The body language said it all.

They sat just a metre apart, but their approach on how best to tackle coronavirus has them miles apart.

Arlene Foster made no attempt to hide her disapproval as Michelle O'Neill said schools in Northern Ireland should be closed immediately.

On Thursday, the two ministers had stood shoulder to shoulder and were in harmony as they sang from the same hymn sheet after a meeting of the Northern Ireland Executive.

They said their expert medical advice was that closing schools would not be appropriate at that stage.

The position was the same as that adopted by the British government.

That advice, from Northern Ireland’s Chief Medical Officer Dr Michael McBride, has not changed.

But Michelle O’Neill’s position has.

She now wants the Assembly to adopt the approach taken by the Irish government.

"We live on one island, we need one approach to this situation, we need to work together," she said at a press conference after a meeting of government leaders and senior health officials from both sides of the border in Armagh this afternoon.

"I believe there’s a growing call for the schools to be shut immediately. We have the churches closing down masses, we have the GAA, we have soccer, we have rugby, we have hockey; people are actually taking decisions in advance of government."

On Thursday, there was a common ground regarding the tackling of Covid-19

She added: "My opinion is that schools should close now because I don’t believe that it’s a tenable situation that one jurisdiction is taking this initiative and in the other part that’s not happening".

"I just don’t think that’s a credible, sustainable position. I actually think that adds to the confusion."

Arlene Foster’s facial expression said it all. She was clearly not amused.

On a number of occasions she stressed that she and Northern Ireland’s Health Minister Robin Swann are following the advice of their Chief Medical Officer.

The First Minister said it was "a time for calm and mature leadership" and that the Stormont Executive is taking a "phased and appropriate" approach.

"Our approach in Northern Ireland has served us well, but we’re certainly not complacent," she said.

"We’re certainly not and we’ll continue to take the expert advice that is provided to us in terms of everything that we do because as our UK Chief Scientific Officer has said, we must take the right decision at the right time to ensure that we have the right impact in relation to this disease."

The DUP leader made it clear that the question of school closures is a matter of when it will happen, not if.

When it does, she warned that they would remain closed "for at least 16 weeks."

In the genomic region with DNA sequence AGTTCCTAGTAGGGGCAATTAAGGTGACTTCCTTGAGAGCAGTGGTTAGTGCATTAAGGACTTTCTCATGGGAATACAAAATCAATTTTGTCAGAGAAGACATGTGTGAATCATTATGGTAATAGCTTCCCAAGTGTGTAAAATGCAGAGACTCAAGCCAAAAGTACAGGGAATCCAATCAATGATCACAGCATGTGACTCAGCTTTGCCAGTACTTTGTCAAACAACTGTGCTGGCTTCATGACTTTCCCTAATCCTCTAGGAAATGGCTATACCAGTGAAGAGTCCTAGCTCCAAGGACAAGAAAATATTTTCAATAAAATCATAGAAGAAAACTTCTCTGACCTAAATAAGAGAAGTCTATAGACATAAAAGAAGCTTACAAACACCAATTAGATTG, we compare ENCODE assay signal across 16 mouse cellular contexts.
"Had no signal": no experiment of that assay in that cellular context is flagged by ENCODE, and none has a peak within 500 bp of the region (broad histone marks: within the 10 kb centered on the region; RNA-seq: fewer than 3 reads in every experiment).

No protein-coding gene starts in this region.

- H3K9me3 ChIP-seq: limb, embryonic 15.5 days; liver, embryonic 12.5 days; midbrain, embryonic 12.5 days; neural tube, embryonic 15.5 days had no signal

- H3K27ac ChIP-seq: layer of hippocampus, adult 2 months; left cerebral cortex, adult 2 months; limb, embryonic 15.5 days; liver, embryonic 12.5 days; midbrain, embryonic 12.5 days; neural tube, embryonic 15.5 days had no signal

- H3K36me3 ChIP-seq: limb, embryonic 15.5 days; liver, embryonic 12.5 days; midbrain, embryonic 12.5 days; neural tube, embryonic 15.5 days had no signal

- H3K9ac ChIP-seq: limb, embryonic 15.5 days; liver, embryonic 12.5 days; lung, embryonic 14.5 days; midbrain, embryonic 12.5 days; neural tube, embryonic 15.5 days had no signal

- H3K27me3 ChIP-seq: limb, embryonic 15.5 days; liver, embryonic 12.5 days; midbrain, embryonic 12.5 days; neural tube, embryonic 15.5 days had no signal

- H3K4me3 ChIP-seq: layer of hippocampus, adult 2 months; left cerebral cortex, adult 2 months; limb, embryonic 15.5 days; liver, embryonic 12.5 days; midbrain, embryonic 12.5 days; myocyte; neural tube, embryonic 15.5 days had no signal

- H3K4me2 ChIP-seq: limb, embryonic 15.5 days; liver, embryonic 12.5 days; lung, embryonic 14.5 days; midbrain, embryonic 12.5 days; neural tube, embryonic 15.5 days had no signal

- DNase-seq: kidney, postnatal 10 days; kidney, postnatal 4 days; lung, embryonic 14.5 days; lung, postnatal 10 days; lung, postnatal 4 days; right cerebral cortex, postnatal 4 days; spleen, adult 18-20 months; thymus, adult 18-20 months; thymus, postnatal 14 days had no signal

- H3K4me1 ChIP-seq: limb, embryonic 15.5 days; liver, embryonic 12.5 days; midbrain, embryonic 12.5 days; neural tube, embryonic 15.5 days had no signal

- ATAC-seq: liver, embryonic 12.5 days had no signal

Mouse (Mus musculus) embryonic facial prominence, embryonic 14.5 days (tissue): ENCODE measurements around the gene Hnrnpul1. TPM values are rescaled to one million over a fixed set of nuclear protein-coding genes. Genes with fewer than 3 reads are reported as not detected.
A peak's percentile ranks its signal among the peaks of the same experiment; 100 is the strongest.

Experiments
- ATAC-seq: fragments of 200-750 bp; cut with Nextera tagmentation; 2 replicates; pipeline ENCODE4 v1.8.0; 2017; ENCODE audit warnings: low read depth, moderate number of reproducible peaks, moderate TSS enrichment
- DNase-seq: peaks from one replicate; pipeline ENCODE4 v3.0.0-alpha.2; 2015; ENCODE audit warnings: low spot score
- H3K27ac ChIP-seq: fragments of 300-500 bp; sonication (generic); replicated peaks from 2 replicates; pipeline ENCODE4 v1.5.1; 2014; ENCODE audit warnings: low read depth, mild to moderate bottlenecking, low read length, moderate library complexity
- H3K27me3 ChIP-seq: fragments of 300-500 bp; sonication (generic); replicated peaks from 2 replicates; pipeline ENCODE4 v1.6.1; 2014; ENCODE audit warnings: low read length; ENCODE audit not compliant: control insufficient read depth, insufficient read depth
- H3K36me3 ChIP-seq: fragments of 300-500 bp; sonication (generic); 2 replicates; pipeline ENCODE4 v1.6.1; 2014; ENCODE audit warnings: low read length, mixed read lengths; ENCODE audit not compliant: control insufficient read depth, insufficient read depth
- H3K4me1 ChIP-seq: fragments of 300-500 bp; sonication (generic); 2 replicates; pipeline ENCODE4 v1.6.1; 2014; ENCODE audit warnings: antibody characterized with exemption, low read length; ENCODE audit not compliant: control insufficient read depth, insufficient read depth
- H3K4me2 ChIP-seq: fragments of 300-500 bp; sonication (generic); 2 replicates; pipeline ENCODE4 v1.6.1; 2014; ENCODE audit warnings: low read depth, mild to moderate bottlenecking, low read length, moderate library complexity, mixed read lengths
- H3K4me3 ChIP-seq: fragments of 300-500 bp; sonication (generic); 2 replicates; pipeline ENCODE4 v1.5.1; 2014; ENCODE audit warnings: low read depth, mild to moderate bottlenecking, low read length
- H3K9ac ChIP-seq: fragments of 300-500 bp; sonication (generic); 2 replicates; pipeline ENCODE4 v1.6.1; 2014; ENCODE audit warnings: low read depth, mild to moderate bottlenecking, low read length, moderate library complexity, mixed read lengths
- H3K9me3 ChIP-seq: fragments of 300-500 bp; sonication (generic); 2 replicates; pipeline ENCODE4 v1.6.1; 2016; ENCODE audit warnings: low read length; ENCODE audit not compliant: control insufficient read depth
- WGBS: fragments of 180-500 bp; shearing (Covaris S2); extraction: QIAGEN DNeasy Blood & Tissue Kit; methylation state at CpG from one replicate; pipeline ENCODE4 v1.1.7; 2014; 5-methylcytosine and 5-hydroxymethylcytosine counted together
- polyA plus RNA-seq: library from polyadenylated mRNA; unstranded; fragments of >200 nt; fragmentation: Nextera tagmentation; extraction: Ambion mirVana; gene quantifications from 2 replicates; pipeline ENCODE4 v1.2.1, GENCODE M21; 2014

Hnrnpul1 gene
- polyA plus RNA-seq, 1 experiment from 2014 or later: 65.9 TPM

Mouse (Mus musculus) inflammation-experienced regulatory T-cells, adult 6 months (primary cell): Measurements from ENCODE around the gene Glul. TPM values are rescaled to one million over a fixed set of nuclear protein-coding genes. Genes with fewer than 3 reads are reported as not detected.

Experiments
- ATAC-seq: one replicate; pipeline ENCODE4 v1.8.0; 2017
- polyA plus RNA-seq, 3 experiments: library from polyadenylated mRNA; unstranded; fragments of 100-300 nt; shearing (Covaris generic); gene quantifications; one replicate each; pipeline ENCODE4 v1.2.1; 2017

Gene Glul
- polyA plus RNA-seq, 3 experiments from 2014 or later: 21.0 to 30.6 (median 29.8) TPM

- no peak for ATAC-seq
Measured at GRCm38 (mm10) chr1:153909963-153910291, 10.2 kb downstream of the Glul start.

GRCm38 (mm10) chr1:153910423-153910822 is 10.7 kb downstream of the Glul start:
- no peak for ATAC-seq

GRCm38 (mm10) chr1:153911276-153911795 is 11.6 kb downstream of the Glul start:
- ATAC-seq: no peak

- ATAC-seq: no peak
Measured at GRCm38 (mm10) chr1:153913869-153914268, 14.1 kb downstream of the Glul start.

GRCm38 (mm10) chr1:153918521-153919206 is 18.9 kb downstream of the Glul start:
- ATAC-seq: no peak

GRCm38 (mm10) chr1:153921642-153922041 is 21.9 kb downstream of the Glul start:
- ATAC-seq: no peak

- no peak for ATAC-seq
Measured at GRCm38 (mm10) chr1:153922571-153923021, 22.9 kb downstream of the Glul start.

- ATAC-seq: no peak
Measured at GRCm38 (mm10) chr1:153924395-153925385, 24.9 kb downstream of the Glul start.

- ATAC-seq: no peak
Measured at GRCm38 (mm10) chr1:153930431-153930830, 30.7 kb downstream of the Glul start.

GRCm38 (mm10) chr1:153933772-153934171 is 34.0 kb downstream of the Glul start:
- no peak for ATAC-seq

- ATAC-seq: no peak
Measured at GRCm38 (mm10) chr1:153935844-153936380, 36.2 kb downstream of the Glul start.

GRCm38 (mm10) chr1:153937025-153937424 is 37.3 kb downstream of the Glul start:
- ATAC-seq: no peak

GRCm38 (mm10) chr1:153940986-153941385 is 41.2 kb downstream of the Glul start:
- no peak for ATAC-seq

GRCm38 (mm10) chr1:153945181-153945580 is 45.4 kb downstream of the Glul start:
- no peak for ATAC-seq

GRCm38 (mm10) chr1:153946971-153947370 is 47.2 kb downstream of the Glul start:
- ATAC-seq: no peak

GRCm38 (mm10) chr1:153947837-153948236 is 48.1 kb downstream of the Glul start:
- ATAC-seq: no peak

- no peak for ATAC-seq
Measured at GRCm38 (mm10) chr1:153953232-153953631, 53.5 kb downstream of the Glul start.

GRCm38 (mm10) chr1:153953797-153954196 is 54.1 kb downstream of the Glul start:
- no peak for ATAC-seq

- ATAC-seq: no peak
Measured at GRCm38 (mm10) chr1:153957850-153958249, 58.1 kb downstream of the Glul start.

Both leaders differ today on what approach should be taken to tackle the outbreak 

"The Taoiseach and Tánaiste did recognise that there are two different jurisdictions on this island, that we may do things in terms of timing differently, but the tools are all the same in terms of what we’re going to do to try and combat this virus," she added.

Michelle O’Neill again made it clear that she disagrees.

"I think the fact that you can even have two schools a mile apart and one school’s open and one school’s closed, that’s a very confusing picture and a very confusing message for the public," she said.

With the tension between the leaders of the Stormont Assembly clear, the Taoiseach was keen to stress that there is ongoing close co-operation between politicians and medical experts on both sides of the border, and that it will continue.

Leo Varadkar spoke of the determination of everyone at the table to do everything possible to combat Covid-19.

"There will be differences of approach over the next few weeks and months, we are different jurisdictions and there are differences and there will be differences," he said.

"But the differences that exist are mostly about timing and what there isn’t any difference about is our common objective, which is to slow down this virus in its tracks, push it back as much as possible."

Tánaiste Simon Coveney was also keen to stress the levels of co-operation between politicians and medical advisors on both sides of the border, saying they "speak to each other on multiple occasions every single day".

"This is a health challenge the likes of which none of us has faced before as policy makers and politicians and decision makers," he added.

"The way in which we live, the way in which we move around, the way in which we work is all going to be challenged and changed in the weeks ahead as we try to protect vulnerable communities from a virus that is here whether we like it or not and is going to spread through our population in the coming weeks and months."

He said the Irish Government and Northern Ireland Assembly will focus on working together to combat the virus and protect the public.

As they filed out of the room in the offices of the North-South Ministerial Council after the press conference, Arlene Foster and Michelle O’Neill went their separate ways.

The Stormont Assembly is only back in business less than three months after three years in suspension, and its first major crisis has arrived.

The harmony of Thursday night has been replaced by two soloists.

A week is indeed a long time in politics.